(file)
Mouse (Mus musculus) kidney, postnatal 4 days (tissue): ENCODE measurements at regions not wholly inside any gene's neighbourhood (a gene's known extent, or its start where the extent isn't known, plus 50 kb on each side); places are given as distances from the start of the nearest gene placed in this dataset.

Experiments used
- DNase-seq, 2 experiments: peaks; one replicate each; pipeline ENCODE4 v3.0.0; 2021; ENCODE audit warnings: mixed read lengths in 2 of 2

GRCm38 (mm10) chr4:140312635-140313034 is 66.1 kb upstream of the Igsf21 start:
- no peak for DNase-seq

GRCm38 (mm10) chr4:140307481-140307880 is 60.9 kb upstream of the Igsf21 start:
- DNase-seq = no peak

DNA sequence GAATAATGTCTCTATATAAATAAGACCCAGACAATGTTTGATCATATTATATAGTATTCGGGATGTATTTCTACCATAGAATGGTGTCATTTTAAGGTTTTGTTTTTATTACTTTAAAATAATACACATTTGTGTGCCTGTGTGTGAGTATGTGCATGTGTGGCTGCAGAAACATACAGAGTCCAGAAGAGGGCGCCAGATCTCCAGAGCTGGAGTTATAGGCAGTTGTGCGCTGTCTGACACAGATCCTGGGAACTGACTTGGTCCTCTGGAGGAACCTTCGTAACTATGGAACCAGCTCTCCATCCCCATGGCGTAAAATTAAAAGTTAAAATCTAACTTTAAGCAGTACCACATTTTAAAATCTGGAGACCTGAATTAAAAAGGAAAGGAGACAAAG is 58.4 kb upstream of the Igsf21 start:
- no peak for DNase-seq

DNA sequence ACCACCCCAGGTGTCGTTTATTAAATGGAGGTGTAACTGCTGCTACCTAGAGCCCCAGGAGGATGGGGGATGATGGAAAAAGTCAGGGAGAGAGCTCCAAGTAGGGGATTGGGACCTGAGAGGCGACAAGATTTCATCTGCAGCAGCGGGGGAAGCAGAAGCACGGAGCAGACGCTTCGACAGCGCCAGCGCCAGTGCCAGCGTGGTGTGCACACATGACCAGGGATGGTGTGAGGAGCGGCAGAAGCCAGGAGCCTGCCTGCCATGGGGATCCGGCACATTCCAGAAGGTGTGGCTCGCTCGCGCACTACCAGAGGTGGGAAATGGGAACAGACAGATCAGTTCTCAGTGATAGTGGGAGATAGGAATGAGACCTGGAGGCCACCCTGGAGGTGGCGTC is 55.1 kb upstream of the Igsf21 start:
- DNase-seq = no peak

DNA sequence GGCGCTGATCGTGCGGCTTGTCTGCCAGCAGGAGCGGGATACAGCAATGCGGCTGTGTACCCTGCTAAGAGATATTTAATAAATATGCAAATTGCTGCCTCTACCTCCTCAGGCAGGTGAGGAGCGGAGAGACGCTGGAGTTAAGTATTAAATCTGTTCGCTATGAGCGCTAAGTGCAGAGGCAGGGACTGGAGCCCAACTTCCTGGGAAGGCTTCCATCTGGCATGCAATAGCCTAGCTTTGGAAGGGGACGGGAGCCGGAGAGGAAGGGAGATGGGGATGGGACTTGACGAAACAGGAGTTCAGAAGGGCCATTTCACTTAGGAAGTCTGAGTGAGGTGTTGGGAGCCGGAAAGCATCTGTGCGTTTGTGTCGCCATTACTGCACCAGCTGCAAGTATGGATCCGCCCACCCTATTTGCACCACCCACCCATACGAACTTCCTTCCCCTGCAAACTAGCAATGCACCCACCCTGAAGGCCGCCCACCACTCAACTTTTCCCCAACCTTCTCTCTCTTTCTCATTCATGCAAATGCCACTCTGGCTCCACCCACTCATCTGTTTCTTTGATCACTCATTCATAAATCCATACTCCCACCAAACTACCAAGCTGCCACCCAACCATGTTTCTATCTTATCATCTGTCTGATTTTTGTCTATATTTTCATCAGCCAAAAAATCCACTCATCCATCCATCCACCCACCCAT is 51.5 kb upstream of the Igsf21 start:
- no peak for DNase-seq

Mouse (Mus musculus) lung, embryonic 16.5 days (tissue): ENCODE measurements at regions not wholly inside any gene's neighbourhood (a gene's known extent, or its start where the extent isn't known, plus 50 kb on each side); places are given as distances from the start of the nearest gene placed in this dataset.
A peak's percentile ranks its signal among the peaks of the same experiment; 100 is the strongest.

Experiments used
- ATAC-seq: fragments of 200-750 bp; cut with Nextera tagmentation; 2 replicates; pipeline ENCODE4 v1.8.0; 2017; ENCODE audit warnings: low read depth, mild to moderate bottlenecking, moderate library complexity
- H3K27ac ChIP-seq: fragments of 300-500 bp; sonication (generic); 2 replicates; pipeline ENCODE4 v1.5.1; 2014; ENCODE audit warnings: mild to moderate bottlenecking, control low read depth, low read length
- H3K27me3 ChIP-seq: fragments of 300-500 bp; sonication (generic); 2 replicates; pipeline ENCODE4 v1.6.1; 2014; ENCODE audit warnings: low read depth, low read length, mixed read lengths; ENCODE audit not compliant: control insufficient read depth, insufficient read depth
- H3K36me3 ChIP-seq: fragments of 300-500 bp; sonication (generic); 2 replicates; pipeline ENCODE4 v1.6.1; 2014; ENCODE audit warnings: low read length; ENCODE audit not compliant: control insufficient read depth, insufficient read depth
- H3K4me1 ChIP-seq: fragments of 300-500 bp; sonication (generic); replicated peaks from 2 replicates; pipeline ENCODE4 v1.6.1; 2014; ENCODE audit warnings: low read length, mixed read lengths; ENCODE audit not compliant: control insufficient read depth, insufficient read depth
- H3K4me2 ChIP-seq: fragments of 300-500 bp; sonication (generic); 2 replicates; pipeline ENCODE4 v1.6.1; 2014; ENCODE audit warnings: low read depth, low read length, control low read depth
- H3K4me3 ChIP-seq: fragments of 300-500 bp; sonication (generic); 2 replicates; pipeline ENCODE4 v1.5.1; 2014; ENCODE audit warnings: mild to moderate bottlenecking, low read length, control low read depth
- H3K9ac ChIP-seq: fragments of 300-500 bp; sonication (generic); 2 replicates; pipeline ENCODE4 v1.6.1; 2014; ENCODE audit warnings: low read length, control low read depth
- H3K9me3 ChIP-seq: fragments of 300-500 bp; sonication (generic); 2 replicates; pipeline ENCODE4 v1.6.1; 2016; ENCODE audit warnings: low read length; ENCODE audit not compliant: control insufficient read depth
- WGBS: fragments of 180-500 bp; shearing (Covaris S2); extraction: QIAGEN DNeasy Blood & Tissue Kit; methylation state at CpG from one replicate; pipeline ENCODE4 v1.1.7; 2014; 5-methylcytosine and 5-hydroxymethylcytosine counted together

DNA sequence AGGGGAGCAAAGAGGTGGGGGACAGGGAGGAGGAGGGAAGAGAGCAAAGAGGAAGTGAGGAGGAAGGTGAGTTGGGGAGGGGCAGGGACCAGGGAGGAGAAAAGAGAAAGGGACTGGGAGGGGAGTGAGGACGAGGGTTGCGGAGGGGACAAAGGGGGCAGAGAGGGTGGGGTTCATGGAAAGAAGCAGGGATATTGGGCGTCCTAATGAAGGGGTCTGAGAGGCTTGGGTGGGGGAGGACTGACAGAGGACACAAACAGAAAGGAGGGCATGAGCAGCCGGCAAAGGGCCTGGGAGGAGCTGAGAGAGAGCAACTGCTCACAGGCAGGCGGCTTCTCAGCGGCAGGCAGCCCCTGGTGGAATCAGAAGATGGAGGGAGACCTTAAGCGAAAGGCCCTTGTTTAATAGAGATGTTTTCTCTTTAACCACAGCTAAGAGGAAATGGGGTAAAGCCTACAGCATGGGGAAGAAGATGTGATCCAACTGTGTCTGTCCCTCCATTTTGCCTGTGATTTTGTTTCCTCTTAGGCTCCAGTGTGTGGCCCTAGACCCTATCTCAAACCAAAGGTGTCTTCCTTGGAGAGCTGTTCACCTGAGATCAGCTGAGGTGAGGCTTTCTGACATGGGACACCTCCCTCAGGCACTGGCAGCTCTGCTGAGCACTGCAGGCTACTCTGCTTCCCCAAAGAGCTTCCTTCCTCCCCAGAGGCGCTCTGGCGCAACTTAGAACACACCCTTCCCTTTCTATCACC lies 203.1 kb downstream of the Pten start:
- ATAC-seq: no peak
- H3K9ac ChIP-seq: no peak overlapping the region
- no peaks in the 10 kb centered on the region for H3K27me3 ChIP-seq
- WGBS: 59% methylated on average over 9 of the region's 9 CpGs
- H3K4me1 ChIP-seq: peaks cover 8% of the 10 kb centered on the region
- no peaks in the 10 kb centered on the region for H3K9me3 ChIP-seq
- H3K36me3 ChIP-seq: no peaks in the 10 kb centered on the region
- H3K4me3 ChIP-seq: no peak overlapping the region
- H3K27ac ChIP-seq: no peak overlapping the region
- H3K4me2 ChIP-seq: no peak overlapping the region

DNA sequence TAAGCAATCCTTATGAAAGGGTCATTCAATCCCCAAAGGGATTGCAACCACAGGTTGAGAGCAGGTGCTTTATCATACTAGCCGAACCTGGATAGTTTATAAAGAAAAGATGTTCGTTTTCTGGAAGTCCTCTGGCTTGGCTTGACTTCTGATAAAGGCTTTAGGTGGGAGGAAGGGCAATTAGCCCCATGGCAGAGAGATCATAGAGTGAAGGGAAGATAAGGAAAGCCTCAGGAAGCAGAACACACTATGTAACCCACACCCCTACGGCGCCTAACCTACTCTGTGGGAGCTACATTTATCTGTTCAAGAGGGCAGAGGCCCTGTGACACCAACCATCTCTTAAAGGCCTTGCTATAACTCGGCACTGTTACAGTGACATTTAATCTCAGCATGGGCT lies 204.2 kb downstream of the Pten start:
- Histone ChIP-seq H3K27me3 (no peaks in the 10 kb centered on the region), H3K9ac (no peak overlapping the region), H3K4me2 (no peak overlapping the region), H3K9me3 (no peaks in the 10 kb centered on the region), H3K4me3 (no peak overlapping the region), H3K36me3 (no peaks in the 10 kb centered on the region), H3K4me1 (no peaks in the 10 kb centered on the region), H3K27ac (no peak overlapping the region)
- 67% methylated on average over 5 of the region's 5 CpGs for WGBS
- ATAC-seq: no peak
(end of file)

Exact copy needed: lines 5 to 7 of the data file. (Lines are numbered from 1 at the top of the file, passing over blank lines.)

- no peak for DNase-seq

GRCm38 (mm10) chr4:140307481-140307880 is 60.9 kb upstream of the Igsf21 start:
- DNase-seq = no peak